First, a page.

While modern medicine is certainly a lifesaver in many different circumstances and we can’t totally discount how important the development of effective medicine and treatments are to countless ailments from chronic pain to cancer, many OTC and prescription pharmaceuticals just mask symptoms instead of addressing the root cause. For people who have little drive to address their own root causes of pain – like perhaps an obese person who is struggling with heartburn as a result of their weight who chooses to take Prilosec instead of adjusting their diet and losing weight – drugs prolong problems and leave the user dependent on their regular dosage.

The Rockefeller Foundation created the Chinese Medical Board to modernize China’s traditional medical education.

Homeopathy or natural medicines coupled with lifestyle and dietary changes used to be the standard before the allopathic system took over American medicine. Interestingly enough, Rockefeller saw his model for Western Medicine working wonders for his profit margin here in the States and tried to expand into other countries which have rich histories of traditional medicine, like China. The Rockefeller Foundation created and endowed the Chinese Medical Board (CMB) in the late 1920s with a $12 million grant, and eventually the CMB became the foundation’s largest-ever financed project. While it now operates in many different Asian nations, the CMB was created specifically to modernize China’s medical education and transform how the Chinese practice medicine. 

Now, America actually relies on China for its supply of pharmaceuticals, whether they’re over-the-counter or prescription strength. Per year, China produces around 120 billion tablets of aspirin and Americans collectively consume 34 billion of those little pills. Low-dose aspirin is used as a preventative measure by 29 million Americans at the very least for cardiovascular conditions, since cardiovascular disease accounts for over 25% of deaths in the United States, but do you know what’s more effective at preventing heart disease? Lifestyle changes such as increased physical activity, maintaining a healthy weight, and eating right. Cardiovascular disease can be reduced by 80% by proper lifestyle changes, but living a more wholesome, independent life isn’t as profitable.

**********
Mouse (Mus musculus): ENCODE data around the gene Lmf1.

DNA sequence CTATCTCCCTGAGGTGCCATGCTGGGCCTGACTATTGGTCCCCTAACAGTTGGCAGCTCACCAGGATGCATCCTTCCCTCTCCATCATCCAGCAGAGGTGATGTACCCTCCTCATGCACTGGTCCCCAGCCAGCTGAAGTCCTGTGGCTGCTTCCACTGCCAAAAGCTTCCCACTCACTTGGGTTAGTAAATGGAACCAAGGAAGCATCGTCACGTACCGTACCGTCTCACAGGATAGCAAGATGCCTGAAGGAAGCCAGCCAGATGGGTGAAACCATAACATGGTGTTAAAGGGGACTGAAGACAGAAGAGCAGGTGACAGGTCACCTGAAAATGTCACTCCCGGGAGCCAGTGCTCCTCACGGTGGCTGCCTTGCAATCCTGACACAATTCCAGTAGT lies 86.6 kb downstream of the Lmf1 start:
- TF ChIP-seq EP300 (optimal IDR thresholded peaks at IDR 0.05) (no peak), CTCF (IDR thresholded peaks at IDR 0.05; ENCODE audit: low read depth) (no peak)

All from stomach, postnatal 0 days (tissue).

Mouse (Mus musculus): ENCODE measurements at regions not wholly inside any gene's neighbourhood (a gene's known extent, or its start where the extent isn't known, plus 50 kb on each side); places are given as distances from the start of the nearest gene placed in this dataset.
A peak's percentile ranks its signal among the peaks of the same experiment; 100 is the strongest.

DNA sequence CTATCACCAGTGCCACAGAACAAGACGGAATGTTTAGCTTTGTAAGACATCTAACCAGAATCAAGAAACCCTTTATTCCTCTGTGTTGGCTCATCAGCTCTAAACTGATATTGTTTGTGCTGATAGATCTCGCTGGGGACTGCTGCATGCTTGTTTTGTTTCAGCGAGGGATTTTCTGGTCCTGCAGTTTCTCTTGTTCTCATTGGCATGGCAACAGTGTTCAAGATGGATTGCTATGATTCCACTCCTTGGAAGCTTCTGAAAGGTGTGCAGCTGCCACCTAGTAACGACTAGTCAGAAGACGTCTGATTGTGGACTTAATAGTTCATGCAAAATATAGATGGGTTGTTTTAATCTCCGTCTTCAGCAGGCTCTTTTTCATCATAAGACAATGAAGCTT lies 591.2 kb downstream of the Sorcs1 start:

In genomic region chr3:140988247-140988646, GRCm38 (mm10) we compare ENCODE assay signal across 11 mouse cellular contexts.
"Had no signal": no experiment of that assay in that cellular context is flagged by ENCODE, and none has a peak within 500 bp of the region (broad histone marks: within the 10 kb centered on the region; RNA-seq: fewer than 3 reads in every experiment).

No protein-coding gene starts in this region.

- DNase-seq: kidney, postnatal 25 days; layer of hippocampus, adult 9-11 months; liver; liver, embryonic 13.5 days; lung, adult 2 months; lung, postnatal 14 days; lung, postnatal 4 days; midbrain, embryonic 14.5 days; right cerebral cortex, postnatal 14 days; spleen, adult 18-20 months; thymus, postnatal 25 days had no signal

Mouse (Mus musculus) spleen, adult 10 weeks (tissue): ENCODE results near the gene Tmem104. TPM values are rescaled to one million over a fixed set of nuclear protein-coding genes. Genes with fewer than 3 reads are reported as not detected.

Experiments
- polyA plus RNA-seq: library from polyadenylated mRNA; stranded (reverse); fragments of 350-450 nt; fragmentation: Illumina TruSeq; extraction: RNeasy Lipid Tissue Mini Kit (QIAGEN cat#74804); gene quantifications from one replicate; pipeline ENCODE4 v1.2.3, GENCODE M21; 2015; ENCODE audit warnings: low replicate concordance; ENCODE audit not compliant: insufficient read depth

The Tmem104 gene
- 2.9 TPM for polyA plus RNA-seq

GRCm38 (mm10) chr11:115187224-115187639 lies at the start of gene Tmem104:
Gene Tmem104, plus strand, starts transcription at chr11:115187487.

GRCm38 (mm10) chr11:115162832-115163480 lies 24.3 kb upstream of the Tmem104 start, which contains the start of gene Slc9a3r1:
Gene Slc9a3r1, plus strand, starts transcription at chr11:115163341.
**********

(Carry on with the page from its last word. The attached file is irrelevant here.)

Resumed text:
Perhaps Big Pharma Isn’t Keeping Our Best Interests at Heart

I’ve written in the past about how Big Pharma genuinely does reward physicians for prescribing their pills and products, but let’s not forget that the pharmaceutical powerhouses give huge sums of money to medical schools that, in turn, prescribe the drugs. We call this industry healthcare when it really should just be considered sickcare. How is it that we’re at the top of our game in healthcare research, and yet 71.6% of adults are overweight and almost 40% are obese? 

It’s so bad that over 1/3 of all Americans are considered pre-diabetic. One big mistake leads to the next, which is how 1.7 million Americans end up dying from chronic illness every year (that’s 7 out of 10 deaths yearly). The chart-topping causes of death like heart disease kill 500,000 American women each year, which is almost twice as many women who die from female-specific cancers. So why are we inundated with pink ribbon marketing campaigns when we should be raising awareness over these hush-hush killers? 

Prescription drug dependency is the fastest-growing drug problem in America.

Perhaps it’s because prescription drug dependency is the fastest-growing drug problem in America, with over 16 million Americans abusing them and two million of those abusers becoming physically addicted to them. Since 82% of all pharmacy-filled prescription drugs are opioids, it’s no wonder that opioid addiction is on the rise. But Americans don’t only look to the pharmacy for their narcotics, they also get it cheap from drug dealers who peddle things like fentanyl, an extra potent opioid that was developed to ease cancer patients’ pain. Now, overdose deaths from substances like fentanyl have surpassed both common painkiller deaths and heroin-related deaths in America. It’s gotten so bad that communities across the nation are adopting vending machines that dispense Narcan, the nasal spray which counters fentanyl overdoses.

Some of those vending machines even have snacks, socks, and condoms in them, but I guess that’s a different beast to tackle at a later time. What’s more notable is the case of one small town in Kentucky with only 7,000 residents which has had to have its Narcan vending machine restocked seven times in just a single month.

Closing Thoughts

Again, I can’t discount the number of lives saved by modern medicine or even the smaller, pesky problems that prescriptions have helped cure for Americans nationwide. But is it not just a little bit strange that despite pharmaceutical consumption rising, health outcomes overall aren’t improving? It makes me wonder if the Rockefeller model, which fundamentally changed how our country’s medical industry operated and eliminated natural medicine, is doing us justice or making us all junkies.